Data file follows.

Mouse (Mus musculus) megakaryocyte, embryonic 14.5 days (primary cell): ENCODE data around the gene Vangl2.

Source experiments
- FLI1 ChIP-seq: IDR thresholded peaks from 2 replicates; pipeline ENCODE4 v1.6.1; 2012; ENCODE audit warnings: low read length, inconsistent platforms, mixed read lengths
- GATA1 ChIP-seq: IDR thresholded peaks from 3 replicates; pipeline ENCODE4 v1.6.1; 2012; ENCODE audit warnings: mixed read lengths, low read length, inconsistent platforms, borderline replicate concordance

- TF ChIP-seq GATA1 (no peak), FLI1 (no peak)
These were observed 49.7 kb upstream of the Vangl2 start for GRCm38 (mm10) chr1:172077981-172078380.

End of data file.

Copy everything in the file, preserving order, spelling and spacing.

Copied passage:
Mouse (Mus musculus) megakaryocyte, embryonic 14.5 days (primary cell): ENCODE data around the gene Vangl2.

Source experiments
- FLI1 ChIP-seq: IDR thresholded peaks from 2 replicates; pipeline ENCODE4 v1.6.1; 2012; ENCODE audit warnings: low read length, inconsistent platforms, mixed read lengths
- GATA1 ChIP-seq: IDR thresholded peaks from 3 replicates; pipeline ENCODE4 v1.6.1; 2012; ENCODE audit warnings: mixed read lengths, low read length, inconsistent platforms, borderline replicate concordance

- TF ChIP-seq GATA1 (no peak), FLI1 (no peak)
These were observed 49.7 kb upstream of the Vangl2 start for GRCm38 (mm10) chr1:172077981-172078380.